About three months ago, I wrote that Stephen Drew’s return to the Red Sox was unnecessary but inevitable.
Like the shortstop last October, that’s looking more and more like a big, fat oh’fer.
Okay, OK – he did manage to hit .111 (6-for-54).
The point is, like many, I was certain Boston didn’t need the veteran; certainly not at $14.1 million, had he accepted the qualifying offer. At the time, I felt Xander Bogaerts would be best served to see as much time at short as possible and wouldn’t be a tremendous drop-off defensively, and Will Middlebrooks would prove to be more similar to the hot-hitting rookie in 2012 than the slumping sophomore of 2013.
Like Middlebrooks this year, looking like another oh’fer in the making.
This situation is immensely complicated and the Red Sox must decide sooner than later what their priority is: Winning now or building for the future.
It’s early, just more than a quarter of the way through a 162-game regular season grind. Boston sits fourth in the American League East at an ugly 20-23 and riding its first four-game skid since 2012 but, on the bright side, is only three games back of first-place New York. There won’t be a runaway favorite in this mediocre division; not this year.
There is plenty of time to make up that ground, but a largely inept offense, a lack of timely hitting, poor defense, and inconsistency in the starting rotation has shown the Sox need help. If they don’t act, the deficit could grow in a hurry.
As it turns out, the problem-solver just might be Drew.
Contractually-benched at his home in Georgia since the winter, the left-hitting, defensively reliable vet is available and eager to return to the field after team upon team passed over signing him in the spring because of the draft pick compensation attached to his demands. After next month’s draft (June 5-7), he’ll surely get a job because clubs would no longer owe Boston a selection.
But one team can sign him sooner without worrying about those wrinkles, and that’s always been the one that calls Fenway home. Reportedly, the sides have not spoken.
Drew finished with the second-best fielding percentage among shortstops in the AL last year at .984. Bogaerts currently ranks fifth in the league with a .974 success rate, even behind Derek Jeter’s .975. Important to note, the Aruban sensation does have the support of his general manager.
Drew had a wins-above-replacement of 3.1 a year ago. Middlebrooks, whom he’d be replacing in the lineup with Bogaerts shifting to third base if he returned, has a career WAR of 1.1 in 190 games, including a -0.2 in 21 contests in 2014. In other words, Middlebrooks’ mostly powerless presence in the lineup has not only been of no help, he’s actually hurt the team. He sounded less than confident over the weekend, too, when telling reporters his offense would “hopefully” improve.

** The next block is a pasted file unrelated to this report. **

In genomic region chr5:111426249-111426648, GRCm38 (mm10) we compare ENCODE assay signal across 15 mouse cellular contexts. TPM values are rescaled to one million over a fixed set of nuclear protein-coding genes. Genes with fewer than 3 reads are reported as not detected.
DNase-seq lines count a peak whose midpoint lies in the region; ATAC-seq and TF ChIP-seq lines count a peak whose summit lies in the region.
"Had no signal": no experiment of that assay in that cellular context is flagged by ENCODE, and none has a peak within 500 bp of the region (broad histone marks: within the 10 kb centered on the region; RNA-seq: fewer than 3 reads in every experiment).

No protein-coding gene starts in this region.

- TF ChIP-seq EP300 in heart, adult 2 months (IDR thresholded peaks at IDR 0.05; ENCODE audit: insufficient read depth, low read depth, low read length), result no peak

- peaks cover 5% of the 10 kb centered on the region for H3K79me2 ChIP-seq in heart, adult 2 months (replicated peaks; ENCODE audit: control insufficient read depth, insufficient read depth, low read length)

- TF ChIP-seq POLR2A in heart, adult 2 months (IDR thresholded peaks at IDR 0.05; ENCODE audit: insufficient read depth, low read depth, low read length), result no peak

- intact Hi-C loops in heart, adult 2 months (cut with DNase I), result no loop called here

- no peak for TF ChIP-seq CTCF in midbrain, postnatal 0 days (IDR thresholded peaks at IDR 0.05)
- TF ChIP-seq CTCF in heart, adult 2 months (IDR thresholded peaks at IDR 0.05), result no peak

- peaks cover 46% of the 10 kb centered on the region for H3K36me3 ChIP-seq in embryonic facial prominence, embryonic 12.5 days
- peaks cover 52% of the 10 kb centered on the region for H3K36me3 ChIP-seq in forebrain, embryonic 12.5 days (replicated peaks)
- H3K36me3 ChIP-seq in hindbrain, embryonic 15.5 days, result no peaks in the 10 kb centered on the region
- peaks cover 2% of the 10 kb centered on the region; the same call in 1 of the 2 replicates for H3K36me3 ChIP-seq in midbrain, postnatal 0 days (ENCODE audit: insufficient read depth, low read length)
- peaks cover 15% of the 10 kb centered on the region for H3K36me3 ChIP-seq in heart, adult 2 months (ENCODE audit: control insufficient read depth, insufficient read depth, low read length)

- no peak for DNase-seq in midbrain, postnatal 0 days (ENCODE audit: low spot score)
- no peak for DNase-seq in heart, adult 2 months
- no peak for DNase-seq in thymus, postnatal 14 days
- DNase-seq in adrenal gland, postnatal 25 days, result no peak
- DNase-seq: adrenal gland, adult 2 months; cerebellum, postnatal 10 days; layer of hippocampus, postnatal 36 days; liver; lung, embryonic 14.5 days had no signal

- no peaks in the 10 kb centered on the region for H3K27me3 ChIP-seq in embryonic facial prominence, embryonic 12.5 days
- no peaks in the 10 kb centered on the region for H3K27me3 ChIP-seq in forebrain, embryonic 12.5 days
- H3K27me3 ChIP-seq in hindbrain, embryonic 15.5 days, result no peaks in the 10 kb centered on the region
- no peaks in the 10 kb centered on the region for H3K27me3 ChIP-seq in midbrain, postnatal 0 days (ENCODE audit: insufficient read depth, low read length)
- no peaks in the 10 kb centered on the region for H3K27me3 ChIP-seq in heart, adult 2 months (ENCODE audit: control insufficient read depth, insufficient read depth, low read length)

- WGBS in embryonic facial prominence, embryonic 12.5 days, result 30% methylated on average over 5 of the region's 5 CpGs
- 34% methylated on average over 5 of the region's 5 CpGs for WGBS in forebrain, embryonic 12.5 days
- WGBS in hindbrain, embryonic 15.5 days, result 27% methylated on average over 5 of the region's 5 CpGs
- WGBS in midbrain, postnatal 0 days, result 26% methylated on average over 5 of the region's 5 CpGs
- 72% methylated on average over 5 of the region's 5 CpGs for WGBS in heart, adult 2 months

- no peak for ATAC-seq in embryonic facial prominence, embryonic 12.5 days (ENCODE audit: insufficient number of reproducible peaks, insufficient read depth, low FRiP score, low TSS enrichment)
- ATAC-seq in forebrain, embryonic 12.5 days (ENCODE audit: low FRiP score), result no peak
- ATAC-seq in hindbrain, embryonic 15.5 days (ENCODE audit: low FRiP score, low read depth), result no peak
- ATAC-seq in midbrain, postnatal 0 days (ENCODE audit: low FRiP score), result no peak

And, Drew displayed a .284/.377/.498 slash line with nine home runs and 48 RBI against righthanded pitchers last year. This season, the Red Sox have struggled mightily versus righties with a .240/.321/.365 slash line. That’s 21st in the majors in average, 12th in on-base percentage, and 23rd in slugging. Bogaerts (.243/.333/.340) and Middlebrooks (.143/.276/.286), both righties, have been of very little assistance in that area.
Making matters worse, Middlebrooks has not only stunk when he’s been on the field, he can’t manage to stay healthy. He was just placed on the disabled list for the second time this year – this time with a fractured index finger – and so the parade of Brock Holt, Jonathan Herrera, and whoever should follow is underway again. Garin Cecchini isn’t ready so stay focused, Ryan Roberts. To this point, the Sox have hit .200 with a .592 OPS as a team at third, marking the worst totals in the game.
It hasn’t just been youngsters Bogaerts, Middlebrooks, and Jackie Bradley Jr. faltering at the plate. There isn’t a single .300 hitter on the roster. David Ortiz, at .299, is the only player batting better than .277 (Dustin Pedroia). Offense has been an issue from top to bottom, and you could see it coming from a mile away.
Drew isn’t necessarily the answer, but he does represent an improvement. What matters next is whether the Red Sox want to make strides toward winning now and defending their title, or continue getting the 21-year-old Bogaerts more comfortable at short, evaluating the 25-year-old Middlebrooks whenever he’s healthy again, and hoping the rest of the ship turns around.
Again, it’s complicated. Who would have guessed a guy with the name Drew could be so sorely missed in Boston?
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